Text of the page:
Atrial fibrillation (AF) burden at six months after catheter ablation is predictive of all-cause mortality and heart failure hospitalisation, in AF patients with heart failure and low ejection fraction, according to the findings of a subanalysis of the CASTLE-AF trial, published in JACC: Clinical Electrophysiology.
CASTLE-AF showed that patients treated with radiofrequency catheter ablation rather than traditional drug therapies for AF and heart failure had improved outcomes, including decreasing mortality and cardiovascular hospitalisations.
The CASTLE-AF protocol randomised 363 patients with coexisting heart failure and AF in a multicentre prospective controlled fashion to catheter ablation (n=179) versus pharmacological therapy (n=184).
In their sub-analysis, Johannes Brachmann (Klinikum Coburg, Coburg, Germany), Nassir Marrouche (Tulane University, New Orleans, US) and colleagues sought to evaluate the association between AF burden and clinical outcomes, analysing the effect of lowering AF burden by ablation compared with pharmacological treatment. The subanalysis included 280 patients, 128 of whom underwent ablation and 152 received pharmacological treatment. All patients had implanted dual chamber or biventricular implantable defibrillators with activated home monitoring capabilities. The individual AF burden was calculated as the percentage of the atrial arrhythmia time per day.
Detailing the findings of their analysis, Brachmann, Marrouche et al report that AF burden at baseline was not predictive of the primary endpoint (p=0.473) or all-cause mortality (p=0.446). An AF burden <50% after six months of catheter ablation, was associated with a significant decrease in primary composite outcome (hazard ratio: 0.33, 95% confidence interval: 0.15 to 0.71; p=0.014) and all-cause mortality (hazard ratio: 0.23, 95% confidence interval: 0.07 to 0.71; p=0.031). The risk of the primary endpoint or mortality was directly related to a low (<50%) or high (≥50%) AF burden at six months post-ablation, the authors note.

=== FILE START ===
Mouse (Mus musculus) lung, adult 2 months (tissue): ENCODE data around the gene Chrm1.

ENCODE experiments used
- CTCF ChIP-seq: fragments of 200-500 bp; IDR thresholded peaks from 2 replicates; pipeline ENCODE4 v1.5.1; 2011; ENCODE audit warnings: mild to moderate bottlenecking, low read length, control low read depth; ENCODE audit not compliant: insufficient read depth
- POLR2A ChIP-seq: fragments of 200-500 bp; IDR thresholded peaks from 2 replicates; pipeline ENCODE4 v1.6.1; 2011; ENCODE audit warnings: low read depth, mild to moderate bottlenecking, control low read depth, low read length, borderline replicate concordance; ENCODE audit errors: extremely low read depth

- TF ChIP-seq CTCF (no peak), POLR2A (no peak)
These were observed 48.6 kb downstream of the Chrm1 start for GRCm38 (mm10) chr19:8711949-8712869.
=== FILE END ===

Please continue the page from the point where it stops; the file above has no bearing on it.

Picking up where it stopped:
Additionally, authors demonstrated that the conventional definition of catheter ablation failure (ie recurrence of an AF episode >30 sec) was not predictive of hard outcomes irrespective of the treatment arm, unlike AF burden. These findings highlight the need to determine a new endpoint that defines procedural success.
Summarising the major findings of their analysis, Brachmann et al note that, firstly, AF recurrence as a time-dependent covariate alone did not show any impact, neither on the occurrence of the primary endpoints nor on mortality.
Additionally, they add that catheter ablation significantly decreased AF burden at follow-up in HF patients, whereas no such effect was observed with pharmacological therapy.
Furthermore, they state that the benefit of catheter ablation in reducing the primary endpoint and all-cause mortality was mainly seen in patients with a lower AF burden after the procedure.
Outlining the conclusions, they write: “The 30-s [second] threshold defining AF recurrence after ablation was not a clinically relevant endpoint in HF patients with AF. Instead, the assessment of AF burden after ablation seems like an important indicator of outcomes and procedural success. This potential paradigm shift regarding the definition of a successful treatment concept emphasises the emerging role of implantable devices with diagnostic memory and remote monitoring in the follow-up of ablated patients.”